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Spring Black Bear hunters, need Help!!!

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Spring Black Bear hunters, need Help!!!

Old 03-29-2004, 08:36 PM
  #1  
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Join Date: Mar 2004
Posts: 9
Default Spring Black Bear hunters, need Help!!!

I am in the planning stages of a Black Bear hunt. I would like to hunt Idaho if possable or WY. or MT or even Co. The dates of my hunt will be 7 days within May 7 through May 22. There will be 4 or 5 of us, two young guys that just turned 50 and some really stout young men 22 and 16 and maybe my 11 year old. We will be coming from Texas, we have hunted NM, CO, AZ, TX, AK and Canada for Deer, ELK, Caribou, Moose, varmints and many feathered species. We will be bringing my Suburban and flat bed trailer with two ATVs and tent camping. The perfect hunt will be successful, pictureque, ruged yet legal to travel using 4 wheeled ATVs. Walking a few miles not aproblem though. Mainly we need help identifing a good place for us to hunt. We have never hunted over baits before, need help there also. Even a hunting partner from near by could be beneficial. Any help appreciated. I posted this on the Idaho forum also.

Hey Y'all give us a hand.

Thanks

wtexpipeliner
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Old 03-30-2004, 12:12 AM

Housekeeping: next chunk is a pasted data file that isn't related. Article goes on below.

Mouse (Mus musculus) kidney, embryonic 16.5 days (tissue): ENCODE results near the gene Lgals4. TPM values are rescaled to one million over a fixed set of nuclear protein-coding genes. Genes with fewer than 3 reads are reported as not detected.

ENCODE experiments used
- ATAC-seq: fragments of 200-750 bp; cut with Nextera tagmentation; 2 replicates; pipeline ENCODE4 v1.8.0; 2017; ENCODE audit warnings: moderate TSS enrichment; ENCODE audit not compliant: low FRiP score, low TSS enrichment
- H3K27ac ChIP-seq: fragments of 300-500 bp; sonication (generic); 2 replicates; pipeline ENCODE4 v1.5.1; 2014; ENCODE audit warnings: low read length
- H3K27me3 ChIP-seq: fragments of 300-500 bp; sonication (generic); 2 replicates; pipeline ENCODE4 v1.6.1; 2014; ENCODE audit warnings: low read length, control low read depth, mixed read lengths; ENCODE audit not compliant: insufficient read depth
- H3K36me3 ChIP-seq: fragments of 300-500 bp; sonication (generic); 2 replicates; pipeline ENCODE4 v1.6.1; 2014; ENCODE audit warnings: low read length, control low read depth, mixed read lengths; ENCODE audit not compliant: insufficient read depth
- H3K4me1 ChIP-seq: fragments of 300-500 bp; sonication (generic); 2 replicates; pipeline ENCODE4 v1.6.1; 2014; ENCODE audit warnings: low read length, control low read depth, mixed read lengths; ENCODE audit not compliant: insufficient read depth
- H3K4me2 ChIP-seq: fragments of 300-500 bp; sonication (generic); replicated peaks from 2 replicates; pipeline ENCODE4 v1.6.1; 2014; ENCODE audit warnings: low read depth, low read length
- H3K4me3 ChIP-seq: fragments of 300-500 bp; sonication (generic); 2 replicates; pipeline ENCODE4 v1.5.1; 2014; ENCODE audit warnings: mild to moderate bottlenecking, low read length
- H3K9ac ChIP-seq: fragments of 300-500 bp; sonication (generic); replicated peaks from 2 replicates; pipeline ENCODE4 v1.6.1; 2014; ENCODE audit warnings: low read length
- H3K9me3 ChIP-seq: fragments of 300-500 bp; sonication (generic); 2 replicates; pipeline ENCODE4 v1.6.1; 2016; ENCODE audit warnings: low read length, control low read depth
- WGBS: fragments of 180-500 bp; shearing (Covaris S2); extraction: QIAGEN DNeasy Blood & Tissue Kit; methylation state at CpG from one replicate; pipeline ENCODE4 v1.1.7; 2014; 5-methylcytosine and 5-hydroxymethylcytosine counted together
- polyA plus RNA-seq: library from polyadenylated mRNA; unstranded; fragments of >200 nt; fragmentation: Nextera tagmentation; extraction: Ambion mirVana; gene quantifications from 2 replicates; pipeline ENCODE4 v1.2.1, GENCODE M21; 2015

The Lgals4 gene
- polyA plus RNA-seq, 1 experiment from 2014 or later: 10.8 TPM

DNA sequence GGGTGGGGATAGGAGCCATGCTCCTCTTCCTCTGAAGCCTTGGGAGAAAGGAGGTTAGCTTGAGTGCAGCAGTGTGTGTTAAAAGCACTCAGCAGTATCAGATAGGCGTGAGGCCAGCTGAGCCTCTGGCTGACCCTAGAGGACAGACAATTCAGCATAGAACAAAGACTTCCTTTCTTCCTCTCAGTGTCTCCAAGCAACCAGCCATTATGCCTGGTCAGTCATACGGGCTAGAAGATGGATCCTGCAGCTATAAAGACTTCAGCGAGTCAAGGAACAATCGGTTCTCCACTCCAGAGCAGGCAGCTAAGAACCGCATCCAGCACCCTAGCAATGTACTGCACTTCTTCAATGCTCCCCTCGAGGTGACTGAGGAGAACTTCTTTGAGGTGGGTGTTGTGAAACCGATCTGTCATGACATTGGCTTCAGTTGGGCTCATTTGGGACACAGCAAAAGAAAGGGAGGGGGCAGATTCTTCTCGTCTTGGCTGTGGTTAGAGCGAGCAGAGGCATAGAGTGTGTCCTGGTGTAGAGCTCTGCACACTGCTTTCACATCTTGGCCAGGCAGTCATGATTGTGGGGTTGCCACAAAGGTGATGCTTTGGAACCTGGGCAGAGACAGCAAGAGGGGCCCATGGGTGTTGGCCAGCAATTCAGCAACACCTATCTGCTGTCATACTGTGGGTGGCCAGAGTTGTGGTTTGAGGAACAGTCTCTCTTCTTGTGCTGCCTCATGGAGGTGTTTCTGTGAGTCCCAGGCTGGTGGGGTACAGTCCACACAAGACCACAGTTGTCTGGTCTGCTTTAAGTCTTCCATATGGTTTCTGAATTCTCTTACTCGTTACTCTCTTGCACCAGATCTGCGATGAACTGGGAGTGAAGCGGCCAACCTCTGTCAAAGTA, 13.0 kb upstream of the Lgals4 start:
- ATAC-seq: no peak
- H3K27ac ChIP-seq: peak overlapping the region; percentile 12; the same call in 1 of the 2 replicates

#2  
 
Join Date: Oct 2003
Location: Ontario
Posts: 241
Default RE: Spring Black Bear hunters, need Help!!!

Wtex: I'm assuming with your gear this is to be a do-it-yourself hunt? That means preparing your own baitsites and baiting? Let me know and we'll go from there.
sawbill is offline  
Old 03-30-2004, 07:40 AM
  #3  
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Default RE: Spring Black Bear hunters, need Help!!!

Sawbill, correct this is a self guided hunt.
Thanks for the interest.
wtexpipeliner
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Old 03-30-2004, 09:23 AM
  #4  
 
Join Date: Feb 2003
Location: meridian idaho USA
Posts: 429
Default RE: Spring Black Bear hunters, need Help!!!

North of the Salmon River Idaho has a few areas that have two bear limits.
These areas have lots of bears and baiting is not a necessity they can be found spot and stalk.
Glassing S slopes just below the snow line of walking old logging roads with lots of grass on them should get you some bears.
noway is offline  
Old 03-30-2004, 07:00 PM
  #5  
 
Join Date: Oct 2003
Location: Ontario
Posts: 241
Default RE: Spring Black Bear hunters, need Help!!!

Firstly, if you're going the baiting route, then plan your hunt toward the latter part of your holiday. I really don't know what the climate is like in Idaho but when bears exit their dens, they'll feed on grasses for the first while and may show little or no interest in some types of baits, meat for instance. This shouldn't really be a concern in May but something to consider. Try to find an old logging area where the hardwood growth has started to come back. Best areas would have a heavy spruce or pine forest type that provides shelter with mixed in hardwoods that they feed on. Thick underbrush is definitely desirable. Ideally, choose a bait site in thick cover, along the edge of a marsh or wet area or small grassy pond.